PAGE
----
Poems by Donna Aza Weir-Soley

• July 2014

Let the Dead Stay Buried

I sense you about to move before you do and pull you deeper.
Words rain from your lips, running together like worship:
powerfulserpentinesexyblackgoddesswhosenameihaveforgotten.

You, Georgia boy, rocking against my rolling waves,
must never know the dark sea depths,
must never see the waters receding, the dry ocean bed,
the nocturnal table rising from the ocean floor,
demons sitting aloft eating some unholy sacrifice,
or is it ancestors feeding an ancient spirit thing?

Why should I tell you      who have never been womanislandblack?
You, beautiful blackman, not yet tired of my taste in your mouth
why should I tell you:
I am the daughter of generations of hurt island women,
harnessing terrible seeds inside my womb.
There is deadly history hidden in my depths, hungry ghosts
seeking vengeance for past wrongs.

A rag-tag carnival of cane-cutters parade on our bedroom wall
with bloody, shredded backs, severed tongues and shattered hearts.
Dark women bending, washing rape babies away with bush medicine,
and the last time I told my history (looking for a little tenderness)
it was met by more of the same.

There are Tsunamis that I hold at bay          for my sake and for ours.

Yet, when you tell me, with that strangely troubling smile,
“My three-times-great-grandmother was the massa’s wench,”
I think you may know more than I give you credit for.

But it is early dawn yet, no need for you to experience
the nocturnal sea’s churning nor feel Mami Wata’s tail
brushing against your thighs in slumber,
only my smooth round bottom beneath your roaming hand.
What need have you to know more than your eyes can see?

I am who you see and more, a natural black woman
with tight curls and ample curves.
What does it matter whose spirit lives in me? Those I have called
and those I have not.
I will be your island woman, Uncomplicated. Your Caribbean queen.
The woman you wait up nights for with a glass of sweet red,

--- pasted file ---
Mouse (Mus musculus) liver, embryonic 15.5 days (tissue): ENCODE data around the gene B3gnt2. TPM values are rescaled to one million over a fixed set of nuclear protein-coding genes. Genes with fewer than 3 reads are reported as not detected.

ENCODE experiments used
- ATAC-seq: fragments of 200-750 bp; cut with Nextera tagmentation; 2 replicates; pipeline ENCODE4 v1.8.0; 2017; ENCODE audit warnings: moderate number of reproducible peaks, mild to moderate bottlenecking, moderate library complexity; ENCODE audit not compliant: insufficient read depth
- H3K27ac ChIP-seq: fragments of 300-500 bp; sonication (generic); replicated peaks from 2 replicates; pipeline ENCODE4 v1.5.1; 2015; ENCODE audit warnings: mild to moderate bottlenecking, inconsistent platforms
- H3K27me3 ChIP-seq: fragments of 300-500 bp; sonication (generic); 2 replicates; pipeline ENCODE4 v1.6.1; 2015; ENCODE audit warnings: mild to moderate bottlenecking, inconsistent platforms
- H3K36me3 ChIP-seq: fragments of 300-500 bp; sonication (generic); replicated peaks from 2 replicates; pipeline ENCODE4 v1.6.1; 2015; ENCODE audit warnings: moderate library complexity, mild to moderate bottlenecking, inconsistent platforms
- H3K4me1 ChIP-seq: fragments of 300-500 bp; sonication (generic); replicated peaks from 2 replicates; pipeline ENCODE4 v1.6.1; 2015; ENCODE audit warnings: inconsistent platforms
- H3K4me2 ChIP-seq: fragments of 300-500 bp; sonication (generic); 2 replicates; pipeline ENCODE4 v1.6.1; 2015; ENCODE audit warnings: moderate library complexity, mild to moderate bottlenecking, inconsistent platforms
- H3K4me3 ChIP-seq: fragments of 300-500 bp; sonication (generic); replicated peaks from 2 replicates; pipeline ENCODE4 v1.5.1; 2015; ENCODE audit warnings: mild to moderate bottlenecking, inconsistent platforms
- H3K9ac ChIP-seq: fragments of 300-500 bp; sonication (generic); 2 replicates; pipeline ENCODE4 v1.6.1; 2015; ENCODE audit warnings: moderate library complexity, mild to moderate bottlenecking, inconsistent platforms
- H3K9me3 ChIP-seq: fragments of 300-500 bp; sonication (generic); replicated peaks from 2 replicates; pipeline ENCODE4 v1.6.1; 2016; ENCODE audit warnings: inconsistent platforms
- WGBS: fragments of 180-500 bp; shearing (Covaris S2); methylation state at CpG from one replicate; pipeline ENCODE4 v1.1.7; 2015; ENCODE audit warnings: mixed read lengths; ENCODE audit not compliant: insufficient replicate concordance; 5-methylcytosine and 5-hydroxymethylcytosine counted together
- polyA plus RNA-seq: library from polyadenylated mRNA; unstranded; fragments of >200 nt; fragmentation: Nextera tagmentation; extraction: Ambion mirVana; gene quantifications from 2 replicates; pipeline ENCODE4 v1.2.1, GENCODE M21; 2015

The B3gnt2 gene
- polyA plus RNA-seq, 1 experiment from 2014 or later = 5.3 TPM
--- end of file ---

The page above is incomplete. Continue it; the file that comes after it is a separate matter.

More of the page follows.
feeding me light salads and seafood because it is late
and you scold, half-joking: Baby, you need to come early.
Never mind, I know you Jamaicans need your ten jobs!

(A generational joke we share, seeking common ground, however flimsy.)

And I, who in this green of love, am never too full to eat all you can cook up,
swallow yuh until yuh dry             womansweat                marveling.
I sit full saddle, knees spent, laughing down into your face.

I will be the one you waited for, a new sea change.
Bringing fresh fish and nourishing algae, soft undulating waves
and a light spray of seawater to wash off past misfortunes.
Why bother the unknown creatures on the ocean floor?

 

Spirit Walking in My Bones

The first time my feet touched the state of Georgia,
spirit walked so strong in my bones
I sat down in the red clay soil and wept
—for nothing I could put a finger on.

The symphony of cicadas singing night and day
in the woods behind my sister’s house
rehearsed my awesome pathos
alternating between sweet melancholy and joy.

Perhaps I had walked into someone’s memory:
Burning blood and lynch mobs,
Black and brown bodies bent double in fields of cotton.
Ancestors: running, soul-tired and musky,
hunger lurking in mouth corners whitened with fear.

While in the columned white house the sound of music and laughter,
Good food and bad wine, vulgar displays of wealth
—young Kissy in a corner rocking—
Big mama scrubbing the maiden-head stains from the missus’s bedspread.

Perhaps I was crying because Georgia’s coquettish beauty
—remained unmarred by history.
The play of light and shadows on majestic oaks and cedars
dressed in hanging veils of moss like ghostly brides bedecked in lace
for a wedding night that never came.

I thought it was Georgia—her terrible beauty—making me weep without cause.
Perhaps it was you I felt strolling towards me ’cross the long unhappy years.

 

Originally from Jamaica, Donna Aza Weir-Soley is currently an associate professor of English, African and African diaspora studies, and women's studies at Florida International University. A Mellon and a Woodrow Wilson Fellow, she is the author of a poetry collection, First Rain (2006), and a scholarly text, Eroticism, Spirituality, and Resistance in Black Women's Writings (2009), and is the coeditor (with Opal Palmer Adisa) of Caribbean Erotic (2010), an anthology of poetry, fiction, and essays that includes the work of sixty-two writers from the English-speaking, Spanish-speaking, and French-speaking Caribbean.